makar [ˈmækər]
n (Literature / Poetry) Scot a creative artist, esp a poet
[a Scot variant of maker]

Sunday, May 26, 2013

I took my daughter to see her first ballet on Saturday afternoon. It was wonderful observing her excitement - she danced all the way back to the station (via the ice cream shop) and then fell fast asleep on the journey home. Our seats were right at the front of the stalls and we could peek down into the orchestra pit to see all the musicians playing. I found myself wondering what it must be like to make your living from playing music. Would it sometimes feel like work?  Or would you mostly just thank your lucky stars that your passion was also your vocation? I've been thinking a lot lately about creative people and how they earn a living. I'm a little in awe of those who have the talent and determination (and luck?) to make an income from their art.

I've always thought of myself as a creative person and I've always wanted to earn a living through this creativity. It took me a long time to get a job after university (I did a lot of unpaid work experience and blew all my savings) and when I did finally land what I thought was a dream entry-level job in documentary production, it wasn't what I wanted. I was being channeled into a career as a production manager: someone who makes it possibly for other people to be creative. There was another recent graduate in the company, who was seemingly on the fast track to becoming one of those creatives. I couldn't understand why it wasn't me. I felt like I couldn't break out of the mold they had put me in. I wanted to make art; not sort out the logistics so that someone else could realise their vision. I decided that all I really wanted to do was write novels, and so I applied for a masters course in Creative Writing. When I was accepted, it felt amazing - like someone had validated my dream. I was a writer.

But sometimes I wonder... Should I be doing something else? Is loving books and stories enough? Maybe I'm not a writer; maybe I've been deluding myself. There must be a whole lot of failed novelists out there. When do you decide to quit? Now that my time is so precious, I'm questioning myself more and more. Once all three of my children are at school, I will probably need some kind of job. What will I do? I might never get to the point where writing earns me an income. But will there be time to work, be a mum and write? Will there be enough of me to go around? Is pursuing my writing an indulgence? Or futile? Do I have anything to say? Am I even any good? I just don't know.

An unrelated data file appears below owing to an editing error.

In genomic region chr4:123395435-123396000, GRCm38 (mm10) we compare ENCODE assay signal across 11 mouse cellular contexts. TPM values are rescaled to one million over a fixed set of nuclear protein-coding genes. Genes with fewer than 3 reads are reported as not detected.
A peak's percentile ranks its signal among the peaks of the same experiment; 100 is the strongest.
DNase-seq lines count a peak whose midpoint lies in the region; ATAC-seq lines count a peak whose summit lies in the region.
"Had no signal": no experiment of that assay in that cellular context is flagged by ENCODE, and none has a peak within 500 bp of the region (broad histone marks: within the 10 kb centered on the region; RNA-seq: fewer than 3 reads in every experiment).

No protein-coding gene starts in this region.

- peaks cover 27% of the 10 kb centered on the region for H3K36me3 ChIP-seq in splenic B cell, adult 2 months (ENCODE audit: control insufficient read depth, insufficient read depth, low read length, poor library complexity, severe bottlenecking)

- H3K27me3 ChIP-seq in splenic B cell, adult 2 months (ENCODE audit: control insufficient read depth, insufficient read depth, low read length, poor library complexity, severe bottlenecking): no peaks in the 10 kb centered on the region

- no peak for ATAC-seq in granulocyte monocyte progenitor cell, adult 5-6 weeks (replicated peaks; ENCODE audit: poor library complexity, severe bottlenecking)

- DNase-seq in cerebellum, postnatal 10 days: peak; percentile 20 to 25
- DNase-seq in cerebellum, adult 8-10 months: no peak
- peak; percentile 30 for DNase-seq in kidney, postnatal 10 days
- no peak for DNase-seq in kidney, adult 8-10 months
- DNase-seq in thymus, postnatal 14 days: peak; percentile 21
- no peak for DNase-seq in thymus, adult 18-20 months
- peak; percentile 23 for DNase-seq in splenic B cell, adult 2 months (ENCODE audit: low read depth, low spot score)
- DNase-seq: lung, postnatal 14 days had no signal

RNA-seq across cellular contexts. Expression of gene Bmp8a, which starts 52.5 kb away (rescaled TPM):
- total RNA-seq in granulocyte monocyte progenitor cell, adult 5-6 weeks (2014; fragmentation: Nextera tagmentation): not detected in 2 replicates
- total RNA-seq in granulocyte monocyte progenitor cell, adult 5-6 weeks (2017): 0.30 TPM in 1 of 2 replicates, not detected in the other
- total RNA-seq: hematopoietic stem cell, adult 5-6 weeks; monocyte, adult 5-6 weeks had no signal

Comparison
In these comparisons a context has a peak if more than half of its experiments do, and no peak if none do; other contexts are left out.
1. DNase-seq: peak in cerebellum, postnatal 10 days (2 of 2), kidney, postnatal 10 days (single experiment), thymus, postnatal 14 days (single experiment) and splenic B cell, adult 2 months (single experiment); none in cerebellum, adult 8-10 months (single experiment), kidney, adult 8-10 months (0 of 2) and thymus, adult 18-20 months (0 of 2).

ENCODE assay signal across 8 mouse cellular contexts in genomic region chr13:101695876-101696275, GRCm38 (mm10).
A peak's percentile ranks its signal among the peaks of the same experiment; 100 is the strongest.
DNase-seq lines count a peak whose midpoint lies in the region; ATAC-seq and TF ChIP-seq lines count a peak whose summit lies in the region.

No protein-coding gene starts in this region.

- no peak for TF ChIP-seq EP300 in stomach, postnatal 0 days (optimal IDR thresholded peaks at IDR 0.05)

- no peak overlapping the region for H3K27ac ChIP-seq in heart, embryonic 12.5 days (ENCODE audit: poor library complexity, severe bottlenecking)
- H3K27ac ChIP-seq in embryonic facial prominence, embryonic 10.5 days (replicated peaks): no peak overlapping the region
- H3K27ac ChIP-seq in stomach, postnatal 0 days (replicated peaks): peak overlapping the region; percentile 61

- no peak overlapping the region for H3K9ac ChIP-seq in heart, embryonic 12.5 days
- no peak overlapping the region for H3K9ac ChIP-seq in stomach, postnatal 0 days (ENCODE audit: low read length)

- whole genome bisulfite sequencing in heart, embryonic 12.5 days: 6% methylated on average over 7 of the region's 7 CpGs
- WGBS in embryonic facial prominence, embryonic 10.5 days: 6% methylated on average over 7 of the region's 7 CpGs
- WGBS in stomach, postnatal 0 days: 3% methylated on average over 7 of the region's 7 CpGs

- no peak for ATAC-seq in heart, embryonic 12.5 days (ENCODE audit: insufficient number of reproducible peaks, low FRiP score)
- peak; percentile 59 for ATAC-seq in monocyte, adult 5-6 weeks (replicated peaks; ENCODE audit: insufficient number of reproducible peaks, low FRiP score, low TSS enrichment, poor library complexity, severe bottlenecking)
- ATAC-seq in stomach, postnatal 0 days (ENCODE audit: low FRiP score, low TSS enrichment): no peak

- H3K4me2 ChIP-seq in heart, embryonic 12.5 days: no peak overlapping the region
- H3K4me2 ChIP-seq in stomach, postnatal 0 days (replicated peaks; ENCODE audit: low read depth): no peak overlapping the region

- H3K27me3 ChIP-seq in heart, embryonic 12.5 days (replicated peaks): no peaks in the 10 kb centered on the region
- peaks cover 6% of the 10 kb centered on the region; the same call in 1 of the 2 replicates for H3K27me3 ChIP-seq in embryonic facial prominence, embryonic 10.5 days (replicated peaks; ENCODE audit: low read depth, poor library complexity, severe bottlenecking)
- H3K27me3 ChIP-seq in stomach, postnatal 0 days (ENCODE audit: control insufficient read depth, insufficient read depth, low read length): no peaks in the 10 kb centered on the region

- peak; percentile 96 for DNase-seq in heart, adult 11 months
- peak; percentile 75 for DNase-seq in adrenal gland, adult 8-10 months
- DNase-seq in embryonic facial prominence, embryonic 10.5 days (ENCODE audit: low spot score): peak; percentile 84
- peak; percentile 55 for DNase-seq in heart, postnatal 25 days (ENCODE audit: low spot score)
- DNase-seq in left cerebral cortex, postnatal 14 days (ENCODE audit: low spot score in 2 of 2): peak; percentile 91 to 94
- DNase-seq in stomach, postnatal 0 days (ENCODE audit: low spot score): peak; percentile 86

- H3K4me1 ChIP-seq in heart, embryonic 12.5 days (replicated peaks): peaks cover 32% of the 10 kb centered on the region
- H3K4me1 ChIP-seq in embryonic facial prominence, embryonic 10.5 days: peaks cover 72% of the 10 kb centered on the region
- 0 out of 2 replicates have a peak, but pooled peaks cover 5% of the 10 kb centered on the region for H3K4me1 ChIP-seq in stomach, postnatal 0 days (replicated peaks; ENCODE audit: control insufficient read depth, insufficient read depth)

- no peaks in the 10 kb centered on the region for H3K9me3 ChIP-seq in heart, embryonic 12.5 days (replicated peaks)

Sometimes I wish that there was something else I wanted as much. I've spent many hours looking at courses and alternative careers. I wish I could find something that felt right. When a mum at school recently revealed that she is planning to study to be a nurse, I felt a pang of jealousy. It's not because I have any desire to be a nurse, but because she has found what she wants to do and is going to make her dream come true. She will be a nurse. It will be her job and someone will pay her to do it. I can write and I can say that I'm a writer, but there is no guarantee that anyone will pay me to do it. Does this mean it is merely a hobby? Can you really be a writer if no one wants to publish or read your words?

Tuesday, May 14, 2013

During the year I was writing full-time and over the following year, when I wrote part-time (while working at the most beautiful library), I would often find myself so involved in the lives of my characters that I had trouble stepping back into reality. Sometimes at the end of a day sat in front of the laptop, or scribbling in notebooks, I'd struggle to be present when my partner came home from work, or when I went out with friends. For a while, I was caught between the two worlds; in a kind of no-man's land; neither fully present in one reality or the other. Slowly, I'd move away from the place I'd inhabited all day and settle back into the physical world. Now, I find myself struggling to make the journey in reverse. My busy day of seemingly endless tasks and the relentless demands and needs of little people is hard to shrug off. I wish I could switch into my creative mindset with more ease. There is so little time in the evening, and I feel as if I'm only just warming up, when it's time to turn-in for the night. And always there is the nagging awareness that I should probably be getting organised for tomorrow, sweeping the floor and tidying the toys, planning meals and activities, folding laundry...and not ignoring it all and dreaming up stories about people who don't exist outside of my head.
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